Under pressure from state lawmakers, the central administration of the State University of New York system backed off a plan to have one president oversee two campuses, though system administrators stressed that the decision would not keep the campuses from putting cost-saving administrative structures in place. The system announced in August that three pairs of campuses would share presidencies, part of a larger initiative designed to stimulate regional cost-saving initiatives. The announcement spurred particular backlash at one pair of institutions -- SUNY-Potsdam and SUNY-Canton -- and drove one state representative, whose district includes the campuses, to introduce a bill that would guarantee each campus had its own president.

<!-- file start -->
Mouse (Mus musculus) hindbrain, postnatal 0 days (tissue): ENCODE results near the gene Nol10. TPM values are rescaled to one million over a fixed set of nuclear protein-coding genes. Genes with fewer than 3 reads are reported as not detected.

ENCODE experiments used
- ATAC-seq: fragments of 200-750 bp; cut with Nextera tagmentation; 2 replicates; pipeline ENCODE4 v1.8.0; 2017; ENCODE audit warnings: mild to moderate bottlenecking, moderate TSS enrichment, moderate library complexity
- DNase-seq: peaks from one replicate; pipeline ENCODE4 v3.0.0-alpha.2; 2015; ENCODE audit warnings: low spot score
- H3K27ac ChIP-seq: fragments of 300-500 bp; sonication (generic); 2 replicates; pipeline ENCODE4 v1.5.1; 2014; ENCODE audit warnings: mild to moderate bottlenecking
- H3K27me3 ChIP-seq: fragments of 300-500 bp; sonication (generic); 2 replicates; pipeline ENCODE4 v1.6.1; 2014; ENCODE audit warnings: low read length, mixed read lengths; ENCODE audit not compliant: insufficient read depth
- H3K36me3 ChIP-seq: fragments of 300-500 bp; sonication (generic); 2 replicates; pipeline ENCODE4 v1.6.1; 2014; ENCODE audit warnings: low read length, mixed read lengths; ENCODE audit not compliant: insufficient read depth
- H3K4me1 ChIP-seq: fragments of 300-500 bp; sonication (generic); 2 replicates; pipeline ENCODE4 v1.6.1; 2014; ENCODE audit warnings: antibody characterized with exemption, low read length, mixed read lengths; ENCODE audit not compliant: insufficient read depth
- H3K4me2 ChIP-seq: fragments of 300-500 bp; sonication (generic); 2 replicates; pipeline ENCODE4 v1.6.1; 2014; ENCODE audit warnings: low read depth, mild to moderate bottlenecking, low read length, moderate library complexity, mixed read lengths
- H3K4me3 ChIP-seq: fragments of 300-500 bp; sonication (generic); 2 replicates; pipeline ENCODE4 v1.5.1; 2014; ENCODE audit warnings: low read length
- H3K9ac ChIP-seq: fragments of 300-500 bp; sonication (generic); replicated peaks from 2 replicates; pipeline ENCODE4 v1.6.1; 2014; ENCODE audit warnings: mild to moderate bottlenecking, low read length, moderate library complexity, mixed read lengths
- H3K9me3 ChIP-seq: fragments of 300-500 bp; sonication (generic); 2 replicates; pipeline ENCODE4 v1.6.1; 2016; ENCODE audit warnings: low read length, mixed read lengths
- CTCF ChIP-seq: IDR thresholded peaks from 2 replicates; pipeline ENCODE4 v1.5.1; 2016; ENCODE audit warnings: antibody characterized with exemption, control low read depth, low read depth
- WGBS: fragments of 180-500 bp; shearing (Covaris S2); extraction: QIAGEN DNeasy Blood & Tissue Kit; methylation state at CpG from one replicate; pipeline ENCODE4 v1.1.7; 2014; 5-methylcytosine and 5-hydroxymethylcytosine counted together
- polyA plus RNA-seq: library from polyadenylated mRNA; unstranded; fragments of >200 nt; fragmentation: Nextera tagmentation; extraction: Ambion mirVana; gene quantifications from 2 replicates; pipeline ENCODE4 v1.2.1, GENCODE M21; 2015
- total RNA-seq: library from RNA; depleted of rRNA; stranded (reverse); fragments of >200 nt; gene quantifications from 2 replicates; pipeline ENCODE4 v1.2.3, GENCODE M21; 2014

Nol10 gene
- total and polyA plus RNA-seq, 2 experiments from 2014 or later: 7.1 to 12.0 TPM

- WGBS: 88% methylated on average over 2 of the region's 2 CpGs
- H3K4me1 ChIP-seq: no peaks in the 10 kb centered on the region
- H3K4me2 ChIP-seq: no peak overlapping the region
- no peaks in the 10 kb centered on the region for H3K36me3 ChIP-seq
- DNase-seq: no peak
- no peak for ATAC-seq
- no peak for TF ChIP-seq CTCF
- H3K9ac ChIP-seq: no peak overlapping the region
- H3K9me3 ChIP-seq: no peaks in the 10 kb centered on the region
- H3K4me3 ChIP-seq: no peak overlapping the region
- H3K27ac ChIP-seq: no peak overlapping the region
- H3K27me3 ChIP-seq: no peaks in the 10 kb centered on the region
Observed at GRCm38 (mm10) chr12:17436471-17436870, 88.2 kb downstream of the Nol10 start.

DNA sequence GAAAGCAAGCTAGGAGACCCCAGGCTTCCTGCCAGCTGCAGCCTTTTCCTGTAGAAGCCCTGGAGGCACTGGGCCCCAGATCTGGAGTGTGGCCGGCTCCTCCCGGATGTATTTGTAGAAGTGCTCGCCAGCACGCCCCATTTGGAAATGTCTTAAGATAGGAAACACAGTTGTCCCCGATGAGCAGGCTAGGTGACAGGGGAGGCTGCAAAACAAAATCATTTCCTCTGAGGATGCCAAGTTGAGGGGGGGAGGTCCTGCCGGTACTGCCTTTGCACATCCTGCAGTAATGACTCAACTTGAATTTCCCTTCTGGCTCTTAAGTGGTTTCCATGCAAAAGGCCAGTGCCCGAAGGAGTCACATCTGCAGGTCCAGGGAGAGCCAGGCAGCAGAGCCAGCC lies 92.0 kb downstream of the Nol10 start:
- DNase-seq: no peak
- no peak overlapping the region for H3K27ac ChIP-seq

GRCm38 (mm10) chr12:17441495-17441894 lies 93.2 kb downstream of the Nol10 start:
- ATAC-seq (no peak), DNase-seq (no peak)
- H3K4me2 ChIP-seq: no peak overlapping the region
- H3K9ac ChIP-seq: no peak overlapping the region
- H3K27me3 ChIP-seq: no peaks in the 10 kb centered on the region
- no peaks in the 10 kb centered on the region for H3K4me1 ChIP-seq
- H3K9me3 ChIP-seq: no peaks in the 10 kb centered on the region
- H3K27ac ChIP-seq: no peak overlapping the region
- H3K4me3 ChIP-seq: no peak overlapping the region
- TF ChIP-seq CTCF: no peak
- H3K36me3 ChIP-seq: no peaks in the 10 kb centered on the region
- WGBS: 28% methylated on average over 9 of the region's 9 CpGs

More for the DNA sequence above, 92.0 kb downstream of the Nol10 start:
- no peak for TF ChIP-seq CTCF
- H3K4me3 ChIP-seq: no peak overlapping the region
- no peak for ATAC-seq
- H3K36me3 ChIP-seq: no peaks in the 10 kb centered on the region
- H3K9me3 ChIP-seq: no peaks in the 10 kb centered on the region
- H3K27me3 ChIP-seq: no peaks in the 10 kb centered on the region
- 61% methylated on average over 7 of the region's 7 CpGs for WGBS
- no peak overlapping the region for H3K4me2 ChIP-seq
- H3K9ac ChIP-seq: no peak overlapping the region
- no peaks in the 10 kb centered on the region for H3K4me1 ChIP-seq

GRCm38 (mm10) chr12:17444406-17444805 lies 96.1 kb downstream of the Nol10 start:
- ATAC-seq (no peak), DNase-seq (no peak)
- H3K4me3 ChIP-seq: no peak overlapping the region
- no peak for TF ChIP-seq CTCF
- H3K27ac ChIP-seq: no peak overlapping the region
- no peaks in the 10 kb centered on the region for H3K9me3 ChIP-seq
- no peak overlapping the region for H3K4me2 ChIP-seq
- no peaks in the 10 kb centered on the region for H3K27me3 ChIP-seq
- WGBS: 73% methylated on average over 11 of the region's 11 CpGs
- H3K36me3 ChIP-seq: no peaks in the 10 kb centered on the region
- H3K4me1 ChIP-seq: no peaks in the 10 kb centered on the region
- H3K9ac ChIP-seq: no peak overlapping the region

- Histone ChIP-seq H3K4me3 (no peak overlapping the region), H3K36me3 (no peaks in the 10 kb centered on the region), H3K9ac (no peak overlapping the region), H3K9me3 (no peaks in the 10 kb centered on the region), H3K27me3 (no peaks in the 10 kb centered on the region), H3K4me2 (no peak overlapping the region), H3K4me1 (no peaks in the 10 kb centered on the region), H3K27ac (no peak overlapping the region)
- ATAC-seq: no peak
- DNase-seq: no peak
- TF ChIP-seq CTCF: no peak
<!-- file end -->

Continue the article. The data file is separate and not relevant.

The other two pairs will move ahead with unified presidencies. According to a resolution passed in November, the campuses, including Potsdam and Canton, have until July 15, 2012, to produce a report about how they will meet certain cost-savings goals. "Chancellor Zimpher and the SUNY Board of Trustees decided this was more important than allowing one hurdle to distract from our efforts to channel more funding to our academic courses, which has always been our goal, and remains our goal," said a spokesman for the chancellor's office. "There will still be a consolidation of the administrative structure at Canton and Potsdam."